|Location||Kinarut, Sabah, Malaysia|
Kinarut Mansion (Malay: Rumah Besar Kinarut) is the ruins of a former manor house in the Graeco-Roman style near Kinarut in the Malaysian state of Sabah.
The building was built in 1910 by German W.F.C. Asimont. Asimont was the first manager of a rubber plantation known as Kinarut Rubber Estate, where the British Society for Manchester North Borneo Ltd located. The plantation is the second largest after Sapong Estate's in the west coast of Sabah and was established in 1910–1911 with an area of more than ten square kilometres. Asimont died 1919 in Surabaya, Dutch East Indies and was buried in Singapore. Soon after, the abandoned house was destroyed by North Borneo Chartered Company authorities in 1923.
On 22 August 1994, it was included as one of the historical sites in Sabah. In 2015, the area of the mansion is currently being upgraded to become one of Sabah's main tourism attractions.
This former manor house is situated on a wooded hill near Kinarut above the Kawang River. Built from 1910 to 1914, the house was one of the few stone houses that existed in North Borneo. It was built of brick with white walls by an Indian architect, who use around 200–300 workers from Java. The manor house with its outdoor facilities spread over an area of about two acres. The main entrance led a 200-metre-long avenue of Greco-Roman columns. The house itself had 45 doors, 152 windows and was illuminated by 42 huge chandeliers.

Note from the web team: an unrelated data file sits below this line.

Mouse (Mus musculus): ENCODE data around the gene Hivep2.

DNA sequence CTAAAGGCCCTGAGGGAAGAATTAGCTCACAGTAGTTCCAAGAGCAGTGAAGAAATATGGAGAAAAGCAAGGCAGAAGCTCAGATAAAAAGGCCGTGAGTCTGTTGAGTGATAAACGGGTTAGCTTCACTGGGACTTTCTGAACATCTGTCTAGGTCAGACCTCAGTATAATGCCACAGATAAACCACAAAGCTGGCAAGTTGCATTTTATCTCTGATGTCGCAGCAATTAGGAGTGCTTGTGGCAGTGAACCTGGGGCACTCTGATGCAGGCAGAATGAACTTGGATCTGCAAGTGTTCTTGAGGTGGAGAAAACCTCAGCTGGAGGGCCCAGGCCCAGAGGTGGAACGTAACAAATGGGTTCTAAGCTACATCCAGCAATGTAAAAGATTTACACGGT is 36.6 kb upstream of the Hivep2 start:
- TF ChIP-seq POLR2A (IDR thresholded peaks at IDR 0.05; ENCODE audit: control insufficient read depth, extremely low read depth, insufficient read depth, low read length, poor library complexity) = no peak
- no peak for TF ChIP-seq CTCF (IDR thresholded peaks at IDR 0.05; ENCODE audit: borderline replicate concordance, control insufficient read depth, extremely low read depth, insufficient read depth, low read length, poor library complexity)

Locals living near the mansion area claimed the place is haunted with a "Hantu Tinggi", a type of Malay ghost in the form of a tall tree who is usually disguised as a normal tree in the heavily forested area. Other passersby claimed to have seen a fast moving apparition and hearing the eerie voice of a pontianak, a Malay female ghost at night. These claims were also supported by media crews who covered information about the mansion and mentioned that they felt "something" was following them through their walk in the area.